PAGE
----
The Godhead, according to Eckhart, is the universal and eternal Unity comprehending and transcending all diversity. "The Divine nature is Rest," he says in one of the German discourses; and in the Latin fragments we find: "God rests in Himself, and makes all things rest in Him." The three Persons of the Trinity, however, are not mere modes or accidents, but represent a real distinction within the Godhead. God is unchangeable, and at the same time an "everlasting process." The creatures are "absolutely nothing"; but at the same time "God without them would not be God," for God is love, and must objectify Himself; He is goodness, and must impart Himself. As the picture in the mind of the painter, as the poem in the mind of the poet, so was all creation in the mind of God from all eternity, in uncreated simplicity. The ideal world was not created in time; "the Father spake Himself and all the creatures in His Son"; "they exist in the eternal Now" "a becoming without a becoming, change without change." "The Word of God the Father it the substance of all that exists, the life of all that lives, the principle and cause of life." Of creation he says : "We must not falsely imagine that God stood waiting for something to happen, that He might create the world. For so soon as He was God, so soon as He begat His coeternal and coequal Son, He created the world."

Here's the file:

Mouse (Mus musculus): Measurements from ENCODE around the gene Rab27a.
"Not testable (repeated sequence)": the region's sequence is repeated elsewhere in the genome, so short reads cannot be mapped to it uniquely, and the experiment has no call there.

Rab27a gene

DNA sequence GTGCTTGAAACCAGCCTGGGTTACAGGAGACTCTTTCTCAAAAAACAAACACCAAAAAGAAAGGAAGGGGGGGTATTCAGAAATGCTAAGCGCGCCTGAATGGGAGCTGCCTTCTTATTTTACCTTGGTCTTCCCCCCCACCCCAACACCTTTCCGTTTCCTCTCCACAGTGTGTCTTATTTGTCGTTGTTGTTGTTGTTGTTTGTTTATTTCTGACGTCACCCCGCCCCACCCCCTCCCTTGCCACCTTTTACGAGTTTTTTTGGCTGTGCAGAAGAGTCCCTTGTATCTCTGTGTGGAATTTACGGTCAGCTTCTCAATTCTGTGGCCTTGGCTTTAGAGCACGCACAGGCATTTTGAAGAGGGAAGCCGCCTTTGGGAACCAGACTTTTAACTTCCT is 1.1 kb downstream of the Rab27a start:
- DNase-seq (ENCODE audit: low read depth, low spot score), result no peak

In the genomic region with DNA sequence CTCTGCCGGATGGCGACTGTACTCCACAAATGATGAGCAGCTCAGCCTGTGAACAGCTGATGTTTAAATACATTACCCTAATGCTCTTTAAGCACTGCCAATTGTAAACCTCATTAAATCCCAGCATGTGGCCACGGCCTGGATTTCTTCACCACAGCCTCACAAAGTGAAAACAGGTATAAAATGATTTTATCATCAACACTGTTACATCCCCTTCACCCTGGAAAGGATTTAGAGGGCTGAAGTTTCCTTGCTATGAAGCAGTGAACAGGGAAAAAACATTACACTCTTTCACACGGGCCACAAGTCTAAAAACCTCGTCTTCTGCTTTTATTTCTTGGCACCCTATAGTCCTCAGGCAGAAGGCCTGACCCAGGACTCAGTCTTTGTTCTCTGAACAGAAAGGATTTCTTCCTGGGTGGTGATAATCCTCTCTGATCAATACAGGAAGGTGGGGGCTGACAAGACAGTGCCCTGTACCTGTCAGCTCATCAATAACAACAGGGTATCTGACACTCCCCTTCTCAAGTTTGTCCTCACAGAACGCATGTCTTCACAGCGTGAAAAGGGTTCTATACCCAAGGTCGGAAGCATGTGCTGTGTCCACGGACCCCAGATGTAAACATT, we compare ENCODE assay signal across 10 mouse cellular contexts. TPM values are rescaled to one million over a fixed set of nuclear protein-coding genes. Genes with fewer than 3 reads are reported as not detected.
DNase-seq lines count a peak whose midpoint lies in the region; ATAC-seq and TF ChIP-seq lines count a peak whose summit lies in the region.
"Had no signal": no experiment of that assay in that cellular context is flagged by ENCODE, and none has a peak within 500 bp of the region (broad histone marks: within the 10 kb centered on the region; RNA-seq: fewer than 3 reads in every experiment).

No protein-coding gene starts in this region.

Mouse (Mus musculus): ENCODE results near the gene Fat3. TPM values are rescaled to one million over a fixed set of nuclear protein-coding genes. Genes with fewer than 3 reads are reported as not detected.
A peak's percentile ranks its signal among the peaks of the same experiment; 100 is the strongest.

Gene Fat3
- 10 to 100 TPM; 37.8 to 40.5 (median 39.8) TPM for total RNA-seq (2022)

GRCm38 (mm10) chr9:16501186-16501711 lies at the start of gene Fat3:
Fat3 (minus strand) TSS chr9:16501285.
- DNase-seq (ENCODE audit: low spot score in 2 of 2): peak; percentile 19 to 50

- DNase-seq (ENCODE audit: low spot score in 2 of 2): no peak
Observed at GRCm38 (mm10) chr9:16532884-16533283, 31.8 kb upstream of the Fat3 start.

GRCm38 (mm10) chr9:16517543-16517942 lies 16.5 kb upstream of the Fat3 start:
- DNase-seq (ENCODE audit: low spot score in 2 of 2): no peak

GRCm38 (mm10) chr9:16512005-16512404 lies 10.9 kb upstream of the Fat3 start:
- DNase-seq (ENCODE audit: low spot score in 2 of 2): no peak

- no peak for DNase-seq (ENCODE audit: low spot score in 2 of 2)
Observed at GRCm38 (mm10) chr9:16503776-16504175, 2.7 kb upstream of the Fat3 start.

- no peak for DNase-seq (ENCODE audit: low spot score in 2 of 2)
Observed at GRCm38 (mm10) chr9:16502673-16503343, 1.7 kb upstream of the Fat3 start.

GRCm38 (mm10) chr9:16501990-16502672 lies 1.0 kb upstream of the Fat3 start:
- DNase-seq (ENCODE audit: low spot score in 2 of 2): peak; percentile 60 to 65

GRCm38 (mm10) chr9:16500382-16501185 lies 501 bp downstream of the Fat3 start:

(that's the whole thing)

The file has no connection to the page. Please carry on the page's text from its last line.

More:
Meister Eckhart
 

You get somebody to explain the Trinity to you, they'll say "Well God, he's God, and Jesus is God as well, and the Holy Spirit is...[mumbles indistinctly]". "What?" "He's the fecund spirit of the Lord who impregnates Mary, then gets a bit up himself and is reduced to light clerical duties?" Let's examine that in joke form: three male divine natures go into a cosmic essence, giving and receiving love, but not in a gay bishop way, to which the whole of Islam goes "Wha?"; Hinduism: "Nah!"; or Buddhism: "Ssh!".

 
Bill Bailey